Malawi Electoral Commission (MEC) has asked Parliament to prioritise amendment of electoral laws to improve the conduct of future elections in the country.
The recommendations are contained in two reports MEC submitted to President Lazarus Chakwera yesterday detailing experiences and lessons learnt from both the May 21 2019 Tripartite Elections and court-sanctioned fresh presidential election held on June 23 2020.
Speaking at Kamuzu Palace in Lilongwe during the presentation of the reports, MEC chairperson Chifundo Kachale said while the law requires the electoral body to operate independently, Section Six of the Electoral Commission Act also allows them, for accountability purposes, to present such reports to the President directly after a general election.
Among recommendations in the two reports which MEC wants Parliament to address in the amendment of relevant laws is certainty on when the next elections should be held and provisions for run-off polls.
In an interview after presenting the reports, Kachale—who is a judge of the High Court of Malawi—said it is their expectation that Parliament will begin to deliberate on these amendments as soon as the forthcoming meeting scheduled for next month.
The 2020 report also expresses worry on lack of adherence to the code of conduct by electoral stakeholders who include political parties and has recommended that the code of conduct be turned into regulation for easy enforcement.
While the fresh presidential election was widely heralded as well conducted, the commission has bemoaned lack of political will which led to delayed funding disbursement and exerted pressure on the electoral body.
MEC has since proposed that there should be a way of ring-fencing funding for elections to avoid disruption of planned activities – which consequently affects the quality of an election.
Reads the report: “There was no political will to hold elections on the part of the Executive. Funding for the elections was erratic and not in accordance with the agreed level of activities as indicated in the cash flow projection and at some point almost stopped.”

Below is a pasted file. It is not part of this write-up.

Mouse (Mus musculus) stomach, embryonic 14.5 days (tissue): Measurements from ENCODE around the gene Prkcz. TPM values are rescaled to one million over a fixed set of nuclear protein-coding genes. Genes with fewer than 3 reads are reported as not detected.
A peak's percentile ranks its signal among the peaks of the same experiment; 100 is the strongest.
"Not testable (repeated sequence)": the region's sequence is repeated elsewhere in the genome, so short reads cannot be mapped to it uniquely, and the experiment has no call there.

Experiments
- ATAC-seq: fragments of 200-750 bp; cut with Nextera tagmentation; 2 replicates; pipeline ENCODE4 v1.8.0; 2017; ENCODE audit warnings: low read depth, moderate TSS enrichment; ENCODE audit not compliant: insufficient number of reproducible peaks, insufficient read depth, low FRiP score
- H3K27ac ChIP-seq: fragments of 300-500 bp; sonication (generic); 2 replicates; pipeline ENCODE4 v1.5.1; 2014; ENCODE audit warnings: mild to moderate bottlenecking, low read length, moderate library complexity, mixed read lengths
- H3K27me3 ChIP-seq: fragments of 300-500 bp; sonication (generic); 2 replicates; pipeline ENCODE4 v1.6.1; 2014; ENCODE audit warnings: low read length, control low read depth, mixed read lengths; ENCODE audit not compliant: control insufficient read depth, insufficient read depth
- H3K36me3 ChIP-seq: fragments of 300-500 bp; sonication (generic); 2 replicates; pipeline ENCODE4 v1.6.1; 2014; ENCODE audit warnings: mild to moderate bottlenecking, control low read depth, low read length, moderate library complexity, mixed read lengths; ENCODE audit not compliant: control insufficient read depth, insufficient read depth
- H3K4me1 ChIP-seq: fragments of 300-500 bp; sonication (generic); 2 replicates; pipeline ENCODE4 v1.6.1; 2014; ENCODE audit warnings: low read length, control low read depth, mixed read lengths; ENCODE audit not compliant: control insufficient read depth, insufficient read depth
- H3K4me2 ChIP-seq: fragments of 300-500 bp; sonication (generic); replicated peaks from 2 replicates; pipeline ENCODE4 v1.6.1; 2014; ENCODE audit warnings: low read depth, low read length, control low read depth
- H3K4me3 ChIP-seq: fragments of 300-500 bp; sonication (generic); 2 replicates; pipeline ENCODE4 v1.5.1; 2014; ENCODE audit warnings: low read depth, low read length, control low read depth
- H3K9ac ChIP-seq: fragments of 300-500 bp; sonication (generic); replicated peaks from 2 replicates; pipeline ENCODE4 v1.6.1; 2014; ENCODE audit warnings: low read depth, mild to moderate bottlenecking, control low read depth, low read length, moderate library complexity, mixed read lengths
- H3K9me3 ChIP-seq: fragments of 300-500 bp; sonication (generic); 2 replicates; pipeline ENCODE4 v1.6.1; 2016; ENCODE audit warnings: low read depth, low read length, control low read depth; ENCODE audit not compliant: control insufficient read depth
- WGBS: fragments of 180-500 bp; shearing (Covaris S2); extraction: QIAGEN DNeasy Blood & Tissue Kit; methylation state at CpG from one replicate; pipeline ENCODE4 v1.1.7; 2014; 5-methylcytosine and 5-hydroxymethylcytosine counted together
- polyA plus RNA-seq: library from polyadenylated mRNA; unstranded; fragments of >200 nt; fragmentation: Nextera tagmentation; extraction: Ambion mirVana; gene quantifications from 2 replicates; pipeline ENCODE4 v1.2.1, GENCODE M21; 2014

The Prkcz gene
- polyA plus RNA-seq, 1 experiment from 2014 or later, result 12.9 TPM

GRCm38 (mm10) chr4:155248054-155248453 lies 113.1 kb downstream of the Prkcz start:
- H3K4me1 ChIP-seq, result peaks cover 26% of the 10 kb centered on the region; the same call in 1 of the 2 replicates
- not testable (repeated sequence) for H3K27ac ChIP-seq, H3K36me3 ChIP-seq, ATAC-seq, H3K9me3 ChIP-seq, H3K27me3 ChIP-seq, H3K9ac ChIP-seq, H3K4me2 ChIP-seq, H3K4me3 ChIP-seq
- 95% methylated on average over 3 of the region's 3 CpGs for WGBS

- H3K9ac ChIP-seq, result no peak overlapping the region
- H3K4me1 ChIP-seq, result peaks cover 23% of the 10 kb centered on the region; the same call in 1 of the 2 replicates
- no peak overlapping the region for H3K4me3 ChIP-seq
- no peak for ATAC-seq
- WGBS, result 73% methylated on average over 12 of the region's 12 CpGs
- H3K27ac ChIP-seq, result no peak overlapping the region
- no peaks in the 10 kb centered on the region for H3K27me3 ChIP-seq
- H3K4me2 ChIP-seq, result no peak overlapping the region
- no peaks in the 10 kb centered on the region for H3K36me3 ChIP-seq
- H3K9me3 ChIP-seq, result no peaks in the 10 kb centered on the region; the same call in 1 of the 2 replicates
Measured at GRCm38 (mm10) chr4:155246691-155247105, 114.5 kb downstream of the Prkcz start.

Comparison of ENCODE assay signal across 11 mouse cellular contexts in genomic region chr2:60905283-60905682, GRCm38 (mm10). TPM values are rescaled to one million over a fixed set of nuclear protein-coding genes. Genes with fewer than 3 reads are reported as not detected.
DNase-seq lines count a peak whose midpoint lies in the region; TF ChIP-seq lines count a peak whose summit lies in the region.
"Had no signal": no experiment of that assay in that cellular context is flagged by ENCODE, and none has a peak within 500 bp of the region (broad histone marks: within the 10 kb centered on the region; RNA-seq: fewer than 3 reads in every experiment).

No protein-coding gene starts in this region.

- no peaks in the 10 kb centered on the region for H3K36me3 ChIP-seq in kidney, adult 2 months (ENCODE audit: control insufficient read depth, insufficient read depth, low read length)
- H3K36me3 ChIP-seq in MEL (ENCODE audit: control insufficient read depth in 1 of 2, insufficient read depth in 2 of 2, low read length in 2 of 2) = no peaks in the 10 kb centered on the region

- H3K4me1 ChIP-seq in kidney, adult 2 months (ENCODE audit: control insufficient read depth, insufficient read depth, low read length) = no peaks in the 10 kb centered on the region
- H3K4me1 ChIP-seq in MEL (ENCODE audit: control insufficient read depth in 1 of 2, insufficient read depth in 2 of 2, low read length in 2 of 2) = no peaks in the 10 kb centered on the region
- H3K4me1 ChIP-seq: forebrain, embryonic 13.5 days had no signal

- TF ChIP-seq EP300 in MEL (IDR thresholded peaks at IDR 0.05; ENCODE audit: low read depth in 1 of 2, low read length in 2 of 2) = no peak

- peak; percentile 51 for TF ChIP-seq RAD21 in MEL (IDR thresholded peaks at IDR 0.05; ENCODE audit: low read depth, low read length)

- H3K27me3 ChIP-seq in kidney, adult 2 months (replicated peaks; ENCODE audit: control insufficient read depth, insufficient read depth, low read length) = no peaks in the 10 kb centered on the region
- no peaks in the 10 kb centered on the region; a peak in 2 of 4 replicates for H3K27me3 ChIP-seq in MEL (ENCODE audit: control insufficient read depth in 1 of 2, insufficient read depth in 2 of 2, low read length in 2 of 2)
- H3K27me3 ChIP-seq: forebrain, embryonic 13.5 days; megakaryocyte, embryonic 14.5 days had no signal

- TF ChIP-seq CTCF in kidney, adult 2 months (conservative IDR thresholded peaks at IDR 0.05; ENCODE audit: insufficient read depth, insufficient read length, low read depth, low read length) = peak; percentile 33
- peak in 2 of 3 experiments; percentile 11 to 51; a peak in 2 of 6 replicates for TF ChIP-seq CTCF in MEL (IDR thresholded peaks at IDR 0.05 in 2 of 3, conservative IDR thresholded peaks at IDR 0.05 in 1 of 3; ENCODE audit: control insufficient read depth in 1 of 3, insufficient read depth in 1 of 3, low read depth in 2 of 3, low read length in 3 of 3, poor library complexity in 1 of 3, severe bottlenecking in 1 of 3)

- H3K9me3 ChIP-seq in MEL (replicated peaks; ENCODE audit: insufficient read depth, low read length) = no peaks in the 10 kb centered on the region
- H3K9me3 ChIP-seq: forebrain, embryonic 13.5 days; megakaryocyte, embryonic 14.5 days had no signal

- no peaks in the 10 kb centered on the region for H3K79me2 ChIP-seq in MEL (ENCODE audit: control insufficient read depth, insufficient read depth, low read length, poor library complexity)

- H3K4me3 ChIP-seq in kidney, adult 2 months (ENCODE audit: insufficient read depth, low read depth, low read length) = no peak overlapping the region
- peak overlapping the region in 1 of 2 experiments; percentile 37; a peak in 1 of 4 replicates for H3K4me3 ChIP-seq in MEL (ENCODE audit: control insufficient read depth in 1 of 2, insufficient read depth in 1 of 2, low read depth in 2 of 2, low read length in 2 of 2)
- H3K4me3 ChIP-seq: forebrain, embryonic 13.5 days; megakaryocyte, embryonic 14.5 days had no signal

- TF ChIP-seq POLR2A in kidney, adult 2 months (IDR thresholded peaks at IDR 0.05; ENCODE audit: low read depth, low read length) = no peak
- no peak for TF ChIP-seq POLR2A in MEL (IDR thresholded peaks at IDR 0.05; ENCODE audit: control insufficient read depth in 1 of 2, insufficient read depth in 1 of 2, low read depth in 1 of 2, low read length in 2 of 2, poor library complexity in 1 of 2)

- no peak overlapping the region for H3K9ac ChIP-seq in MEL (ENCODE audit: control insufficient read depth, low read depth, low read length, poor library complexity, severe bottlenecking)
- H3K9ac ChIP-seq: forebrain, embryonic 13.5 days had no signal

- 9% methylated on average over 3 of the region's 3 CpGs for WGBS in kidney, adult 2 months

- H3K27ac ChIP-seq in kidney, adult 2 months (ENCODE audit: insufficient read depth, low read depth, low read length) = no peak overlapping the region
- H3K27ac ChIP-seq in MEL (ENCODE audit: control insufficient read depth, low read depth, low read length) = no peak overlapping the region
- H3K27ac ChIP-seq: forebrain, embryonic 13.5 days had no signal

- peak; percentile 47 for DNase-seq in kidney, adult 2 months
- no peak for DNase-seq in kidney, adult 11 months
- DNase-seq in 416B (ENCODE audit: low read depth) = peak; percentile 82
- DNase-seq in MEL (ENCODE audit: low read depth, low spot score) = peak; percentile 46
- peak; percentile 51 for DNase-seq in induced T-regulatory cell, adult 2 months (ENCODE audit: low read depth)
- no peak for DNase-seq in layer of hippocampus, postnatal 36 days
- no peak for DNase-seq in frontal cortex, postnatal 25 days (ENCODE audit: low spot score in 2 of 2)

The 2019 report was authored after presidential results had already been challenged in court and focuses on, among others, the need to procure better equipment, consideration for constituency re-demarcation boundary and also improvement in staff remuneration.
Reads the report on the 2019 elections: “The commission should conduct research to establish the trends and factors affecting or impacting on voter’s registration and verification. The commission should explore possibilities of utilising appropriate technologies for accessing nomination forms such as downloading on the website, e-mail and WhatsApp.”
During the presentation of the report, Kachale assured the President of their commitment to continue holding free, fair and credible elections to the satisfaction of all stakeholders.
He said: “The commission will remain impartial, nonpartisan and professional in the execution of its mandate. Your Excellency, you might also wish to note that since June 2020 to date, the Commission has held by-elections in 13 constituencies and five wards.
“None of the by-elections have been successfully challenged in court. At the moment, the commission is scheduled to hold by-elections on October 26 2021.”
The President hailed the commission for the manner it managed both the court-sanctioned presidential election and subsequent by-elections.
Chakwera said it is his hope that the commission will stay in this lane which has inspired public confidence.